Reflection for Wednesday 10th February 2021

The Rev’d Roger Elks

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Hello, this morning’s reading is from Mark’s Gospel. How long do you think it takes a person to make a good impression, to form a first impression of someone else? We’ve heard maybe that it’s within the first 10 seconds or in the first 3 seconds. Well, there’s been some research by people at Princeton University in America. They reckon that we form an impression of another person in about a tenth of a second. So none of us really stands a chance, do we, anyway? Let’s have a look at the reading mark, 7 vs 14 to 23.

14 Again Jesus called the crowd to him and said, “Listen to me, everyone, and understand this. 15 Nothing outside a person can defile them by going into them. Rather, it is what comes out of a person that defiles them.” [16]

17 After he had left the crowd and entered the house, his disciples asked him about this parable. 18 “Are you so dull?” he asked. “Don’t you see that nothing that enters a person from the outside can defile them? 19 For it doesn’t go into their heart but into their stomach, and then out of the body.” (In saying this, Jesus declared all foods clean.)

20 He went on: “What comes out of a person is what defiles them. 21 For it is from within, out of a person’s heart, that evil thoughts come—sexual immorality, theft, murder, 22 adultery, greed, malice, deceit, lewdness, envy, slander, arrogance and folly. 23 All these evils come from inside and defile a person.”

So here we have another parable of Jesus. Remember, a parable is a comparison of something that we know to something that we don’t know. And here it is, the comparison between the stomach that we understand its function, and the heart, which, of course, is far harder to understand. But it is the heart that is important to God.

When Samuel is called to choose a king for Israel, he goes to see David and God says to him, 1 Samuel, 16v7, “The Lord does not look at the things people look at. People look at the outward appearance, but the Lord looks at the heart”. So here we have this heart. It’s not a comfortable thought, is it, that God looks at the heart. We prefer to be assessed for what can be seen on the outside of us.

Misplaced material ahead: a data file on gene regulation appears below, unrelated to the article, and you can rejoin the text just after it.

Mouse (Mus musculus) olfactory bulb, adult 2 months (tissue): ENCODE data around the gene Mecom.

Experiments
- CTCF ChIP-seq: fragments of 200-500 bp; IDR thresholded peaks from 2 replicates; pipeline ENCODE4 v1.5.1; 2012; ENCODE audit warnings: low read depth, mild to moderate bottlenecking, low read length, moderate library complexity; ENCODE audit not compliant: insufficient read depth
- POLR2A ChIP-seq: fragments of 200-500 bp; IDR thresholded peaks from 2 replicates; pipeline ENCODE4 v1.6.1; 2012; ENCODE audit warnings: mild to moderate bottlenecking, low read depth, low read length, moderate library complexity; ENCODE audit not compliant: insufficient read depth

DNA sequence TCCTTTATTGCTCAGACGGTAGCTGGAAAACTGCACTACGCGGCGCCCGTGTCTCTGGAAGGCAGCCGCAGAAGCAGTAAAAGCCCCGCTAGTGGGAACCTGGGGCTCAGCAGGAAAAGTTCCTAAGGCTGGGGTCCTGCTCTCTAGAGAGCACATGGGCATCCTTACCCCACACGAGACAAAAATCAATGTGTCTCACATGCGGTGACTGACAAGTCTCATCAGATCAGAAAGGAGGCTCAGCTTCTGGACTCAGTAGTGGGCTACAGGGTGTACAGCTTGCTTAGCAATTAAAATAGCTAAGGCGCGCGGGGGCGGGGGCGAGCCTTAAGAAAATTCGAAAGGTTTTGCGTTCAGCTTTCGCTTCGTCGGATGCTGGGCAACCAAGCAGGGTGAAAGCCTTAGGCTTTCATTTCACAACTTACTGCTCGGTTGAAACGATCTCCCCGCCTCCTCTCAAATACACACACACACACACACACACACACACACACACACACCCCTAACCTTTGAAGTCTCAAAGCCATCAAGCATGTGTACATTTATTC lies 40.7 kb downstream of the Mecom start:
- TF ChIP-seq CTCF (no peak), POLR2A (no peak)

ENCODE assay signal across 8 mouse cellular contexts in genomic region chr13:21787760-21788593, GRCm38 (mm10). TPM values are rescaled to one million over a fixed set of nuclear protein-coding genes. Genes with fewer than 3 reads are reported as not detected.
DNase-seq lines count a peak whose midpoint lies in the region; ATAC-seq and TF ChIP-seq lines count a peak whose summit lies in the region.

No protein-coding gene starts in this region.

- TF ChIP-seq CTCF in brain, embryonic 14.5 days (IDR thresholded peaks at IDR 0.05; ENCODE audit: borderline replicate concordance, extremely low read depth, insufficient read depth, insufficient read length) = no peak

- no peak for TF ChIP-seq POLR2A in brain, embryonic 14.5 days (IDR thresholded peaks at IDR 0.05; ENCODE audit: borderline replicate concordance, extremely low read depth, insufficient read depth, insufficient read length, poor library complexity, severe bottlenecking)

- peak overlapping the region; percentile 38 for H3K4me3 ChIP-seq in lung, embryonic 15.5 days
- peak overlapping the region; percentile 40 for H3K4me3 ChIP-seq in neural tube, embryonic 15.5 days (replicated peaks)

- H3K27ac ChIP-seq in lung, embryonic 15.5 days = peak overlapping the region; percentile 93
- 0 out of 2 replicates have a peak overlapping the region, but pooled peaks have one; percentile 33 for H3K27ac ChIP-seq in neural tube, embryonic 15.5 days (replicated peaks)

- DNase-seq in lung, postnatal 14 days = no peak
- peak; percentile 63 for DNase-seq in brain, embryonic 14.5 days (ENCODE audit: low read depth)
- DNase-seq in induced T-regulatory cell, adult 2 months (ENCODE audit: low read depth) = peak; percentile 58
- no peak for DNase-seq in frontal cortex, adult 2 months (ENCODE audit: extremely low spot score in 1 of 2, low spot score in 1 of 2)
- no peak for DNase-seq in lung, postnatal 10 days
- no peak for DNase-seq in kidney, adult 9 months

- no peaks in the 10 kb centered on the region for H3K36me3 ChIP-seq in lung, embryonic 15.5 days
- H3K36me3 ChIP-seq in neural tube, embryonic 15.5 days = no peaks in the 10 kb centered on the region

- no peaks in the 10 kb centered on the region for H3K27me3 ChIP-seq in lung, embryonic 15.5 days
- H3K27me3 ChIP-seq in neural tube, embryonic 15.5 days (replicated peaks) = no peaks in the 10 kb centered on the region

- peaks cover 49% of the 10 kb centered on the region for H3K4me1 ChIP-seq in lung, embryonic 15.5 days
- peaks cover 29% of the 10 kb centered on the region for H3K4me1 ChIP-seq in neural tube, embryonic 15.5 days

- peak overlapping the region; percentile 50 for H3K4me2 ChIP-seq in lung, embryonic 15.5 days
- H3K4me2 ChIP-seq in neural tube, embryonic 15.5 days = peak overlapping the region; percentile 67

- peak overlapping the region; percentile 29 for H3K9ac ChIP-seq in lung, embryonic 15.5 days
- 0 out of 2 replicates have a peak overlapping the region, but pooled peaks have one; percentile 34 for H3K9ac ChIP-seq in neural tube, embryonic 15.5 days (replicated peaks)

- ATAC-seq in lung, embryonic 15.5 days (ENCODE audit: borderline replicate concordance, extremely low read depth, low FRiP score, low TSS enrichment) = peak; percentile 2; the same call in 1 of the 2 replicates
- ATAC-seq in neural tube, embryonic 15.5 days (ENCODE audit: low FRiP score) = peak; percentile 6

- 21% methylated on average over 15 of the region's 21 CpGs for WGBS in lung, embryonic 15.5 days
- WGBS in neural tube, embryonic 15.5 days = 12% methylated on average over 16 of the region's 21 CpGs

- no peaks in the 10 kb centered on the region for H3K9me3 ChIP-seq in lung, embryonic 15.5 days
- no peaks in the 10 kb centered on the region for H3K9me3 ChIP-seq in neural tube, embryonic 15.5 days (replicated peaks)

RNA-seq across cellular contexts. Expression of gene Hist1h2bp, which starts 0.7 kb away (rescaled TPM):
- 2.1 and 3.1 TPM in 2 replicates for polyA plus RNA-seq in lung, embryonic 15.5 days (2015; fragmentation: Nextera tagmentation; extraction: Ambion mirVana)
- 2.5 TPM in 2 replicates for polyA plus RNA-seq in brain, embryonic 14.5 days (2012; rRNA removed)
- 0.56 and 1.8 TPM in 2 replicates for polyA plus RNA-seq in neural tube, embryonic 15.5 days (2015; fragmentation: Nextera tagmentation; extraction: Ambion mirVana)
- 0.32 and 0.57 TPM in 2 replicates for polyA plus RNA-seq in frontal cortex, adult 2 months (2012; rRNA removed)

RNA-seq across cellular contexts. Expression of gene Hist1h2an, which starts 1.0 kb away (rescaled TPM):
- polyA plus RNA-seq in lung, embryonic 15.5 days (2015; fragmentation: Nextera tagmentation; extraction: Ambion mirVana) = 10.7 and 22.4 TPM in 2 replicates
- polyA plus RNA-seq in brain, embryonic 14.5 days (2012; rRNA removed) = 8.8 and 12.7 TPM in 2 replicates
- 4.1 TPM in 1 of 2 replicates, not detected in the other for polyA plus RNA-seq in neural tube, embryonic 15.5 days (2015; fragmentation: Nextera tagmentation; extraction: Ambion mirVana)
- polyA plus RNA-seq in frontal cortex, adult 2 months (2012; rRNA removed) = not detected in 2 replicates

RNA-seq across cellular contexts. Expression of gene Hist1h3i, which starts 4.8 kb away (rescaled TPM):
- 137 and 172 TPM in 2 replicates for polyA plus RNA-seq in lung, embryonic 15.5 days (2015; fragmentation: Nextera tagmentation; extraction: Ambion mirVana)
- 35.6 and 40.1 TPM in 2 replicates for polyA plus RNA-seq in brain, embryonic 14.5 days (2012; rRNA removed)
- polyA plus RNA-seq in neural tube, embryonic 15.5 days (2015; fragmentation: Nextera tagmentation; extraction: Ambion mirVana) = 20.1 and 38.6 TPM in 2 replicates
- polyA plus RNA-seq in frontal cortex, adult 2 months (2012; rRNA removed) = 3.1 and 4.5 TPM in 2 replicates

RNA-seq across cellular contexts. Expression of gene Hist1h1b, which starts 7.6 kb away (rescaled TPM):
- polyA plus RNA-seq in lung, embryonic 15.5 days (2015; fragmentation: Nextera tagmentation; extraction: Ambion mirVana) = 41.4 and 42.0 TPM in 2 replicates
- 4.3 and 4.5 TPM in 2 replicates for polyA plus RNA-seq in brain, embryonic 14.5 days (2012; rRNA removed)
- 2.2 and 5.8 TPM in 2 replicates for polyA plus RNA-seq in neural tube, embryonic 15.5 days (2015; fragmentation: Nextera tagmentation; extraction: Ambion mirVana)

This is how we assess others, isn’t it? What clothes they’re wearing, what hairstyle they have, their countenance. Remember that study from Princeton? A tenth of a second it takes for us to form that first impression. All of us are reluctant to reveal our true selves, our inner self, and we cover our inner selves that we want to hide with a cloak, and that cloak is that first impression of the things we wear, the things we do. And the Pharisees covered there in selves with a cloak. And the cloak was the observance of the law, the culture, their identity. And particularly here Jesus is talking about that part of the law, about different foods that they were allowed to eat. And he’s saying actually it’s not about eating different foods, it is about the heart.

So God looks at the heart. And that’s bad news, isn’t it? Because as we read this list of things that come out of the heart, sexual immorality, theft, murder, adultery, greed, malice, deceit, lewdness, envy, slander, arrogance and folly, we recognize that some maybe all of those things reside in our hearts even as potential bad works, if not in action. And God sees, those, so that’s the bad news. I guess that if we were honest, we’d have to admit that some of them were there within us and they defile us.

But the good news is the same, that God sees our hearts and the things that we hide even from ourselves. He sees the good things that we hide from ourselves and don’t want to admit. And he also sees the bad things that we hide from others and don’t want to admit to them. He sees the bad things and still loves us.

One of the big questions that every human being asks is, am I acceptable? Am I included? I loveable? And the answer is, well, maybe, perhaps in human terms, we are acceptable, acceptable to some people, but certainly not to everyone. You can’t please all the people all the time. But you are always, you and I are always acceptable to God because he sees us exactly how we are. And loves us as we are, “My dear child”, he says to us, “Come to Father”. God does accept us because he’s able to forgive us. So let’s accept ourselves and accept each other and accept his love. Amen.

Almighty God,
you have created the heavens and the earth
and made us in your own image:
teach us to discern your hand in all your works
and your likeness in all your children;
through Jesus Christ your Son our Lord,
who with you and the Holy Spirit reigns supreme over all things,
now and for ever. Amen

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